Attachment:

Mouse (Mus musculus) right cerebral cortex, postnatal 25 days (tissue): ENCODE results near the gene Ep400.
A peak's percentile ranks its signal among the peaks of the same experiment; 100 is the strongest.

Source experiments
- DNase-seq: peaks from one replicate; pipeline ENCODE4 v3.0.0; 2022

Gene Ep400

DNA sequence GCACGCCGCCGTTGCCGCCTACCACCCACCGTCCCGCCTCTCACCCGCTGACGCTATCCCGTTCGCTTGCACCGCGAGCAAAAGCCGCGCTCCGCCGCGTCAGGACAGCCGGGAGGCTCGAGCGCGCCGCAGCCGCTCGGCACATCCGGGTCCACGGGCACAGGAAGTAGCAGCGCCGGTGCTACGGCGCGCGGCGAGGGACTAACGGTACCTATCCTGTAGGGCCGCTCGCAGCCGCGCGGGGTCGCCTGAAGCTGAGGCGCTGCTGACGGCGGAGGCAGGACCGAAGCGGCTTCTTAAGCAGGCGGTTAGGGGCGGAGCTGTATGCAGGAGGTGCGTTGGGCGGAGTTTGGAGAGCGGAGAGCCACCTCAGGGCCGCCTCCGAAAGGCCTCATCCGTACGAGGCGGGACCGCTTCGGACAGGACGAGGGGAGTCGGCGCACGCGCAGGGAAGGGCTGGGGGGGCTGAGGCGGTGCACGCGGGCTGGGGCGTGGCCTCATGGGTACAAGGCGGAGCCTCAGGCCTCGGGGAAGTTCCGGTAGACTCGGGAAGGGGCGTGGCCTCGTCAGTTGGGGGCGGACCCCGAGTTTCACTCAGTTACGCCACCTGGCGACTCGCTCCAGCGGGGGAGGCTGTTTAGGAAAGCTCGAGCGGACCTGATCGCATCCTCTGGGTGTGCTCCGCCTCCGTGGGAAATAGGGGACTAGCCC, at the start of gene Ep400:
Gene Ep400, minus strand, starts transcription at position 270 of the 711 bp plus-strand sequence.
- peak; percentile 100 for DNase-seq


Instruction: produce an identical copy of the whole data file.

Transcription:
Mouse (Mus musculus) right cerebral cortex, postnatal 25 days (tissue): ENCODE results near the gene Ep400.
A peak's percentile ranks its signal among the peaks of the same experiment; 100 is the strongest.

Source experiments
- DNase-seq: peaks from one replicate; pipeline ENCODE4 v3.0.0; 2022

Gene Ep400

DNA sequence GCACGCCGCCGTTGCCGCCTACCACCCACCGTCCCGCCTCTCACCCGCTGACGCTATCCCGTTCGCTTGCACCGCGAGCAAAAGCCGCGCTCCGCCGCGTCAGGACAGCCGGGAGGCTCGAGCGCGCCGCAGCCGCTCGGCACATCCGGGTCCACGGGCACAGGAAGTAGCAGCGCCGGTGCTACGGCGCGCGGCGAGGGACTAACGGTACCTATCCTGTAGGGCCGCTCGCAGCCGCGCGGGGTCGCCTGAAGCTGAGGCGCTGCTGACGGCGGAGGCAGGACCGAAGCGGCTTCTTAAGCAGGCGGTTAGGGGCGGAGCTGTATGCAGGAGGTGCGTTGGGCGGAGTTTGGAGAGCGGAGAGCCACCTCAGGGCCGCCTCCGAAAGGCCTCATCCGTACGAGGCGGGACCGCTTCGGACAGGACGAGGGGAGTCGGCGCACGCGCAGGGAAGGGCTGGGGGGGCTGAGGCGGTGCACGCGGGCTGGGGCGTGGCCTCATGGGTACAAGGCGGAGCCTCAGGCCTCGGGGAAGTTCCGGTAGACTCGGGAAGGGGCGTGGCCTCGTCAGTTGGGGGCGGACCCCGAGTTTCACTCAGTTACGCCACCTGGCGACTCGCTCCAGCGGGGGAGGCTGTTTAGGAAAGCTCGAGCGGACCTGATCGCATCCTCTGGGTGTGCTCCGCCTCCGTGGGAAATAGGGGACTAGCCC, at the start of gene Ep400:
Gene Ep400, minus strand, starts transcription at position 270 of the 711 bp plus-strand sequence.
- peak; percentile 100 for DNase-seq